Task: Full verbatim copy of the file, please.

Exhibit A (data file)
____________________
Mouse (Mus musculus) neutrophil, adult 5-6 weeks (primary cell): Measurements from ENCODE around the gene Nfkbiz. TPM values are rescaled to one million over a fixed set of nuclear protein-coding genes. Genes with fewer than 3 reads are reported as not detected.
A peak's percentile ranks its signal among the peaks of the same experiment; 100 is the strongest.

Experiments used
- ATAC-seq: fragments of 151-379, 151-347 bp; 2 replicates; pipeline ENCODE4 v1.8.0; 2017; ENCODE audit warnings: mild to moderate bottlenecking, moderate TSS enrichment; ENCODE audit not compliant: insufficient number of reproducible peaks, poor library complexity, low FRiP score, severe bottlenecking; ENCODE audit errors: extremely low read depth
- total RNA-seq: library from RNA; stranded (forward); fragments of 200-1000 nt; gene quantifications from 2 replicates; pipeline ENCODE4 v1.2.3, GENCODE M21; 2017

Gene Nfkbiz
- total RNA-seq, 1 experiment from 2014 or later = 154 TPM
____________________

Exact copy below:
Mouse (Mus musculus) neutrophil, adult 5-6 weeks (primary cell): Measurements from ENCODE around the gene Nfkbiz. TPM values are rescaled to one million over a fixed set of nuclear protein-coding genes. Genes with fewer than 3 reads are reported as not detected.
A peak's percentile ranks its signal among the peaks of the same experiment; 100 is the strongest.

Experiments used
- ATAC-seq: fragments of 151-379, 151-347 bp; 2 replicates; pipeline ENCODE4 v1.8.0; 2017; ENCODE audit warnings: mild to moderate bottlenecking, moderate TSS enrichment; ENCODE audit not compliant: insufficient number of reproducible peaks, poor library complexity, low FRiP score, severe bottlenecking; ENCODE audit errors: extremely low read depth
- total RNA-seq: library from RNA; stranded (forward); fragments of 200-1000 nt; gene quantifications from 2 replicates; pipeline ENCODE4 v1.2.3, GENCODE M21; 2017

Gene Nfkbiz
- total RNA-seq, 1 experiment from 2014 or later = 154 TPM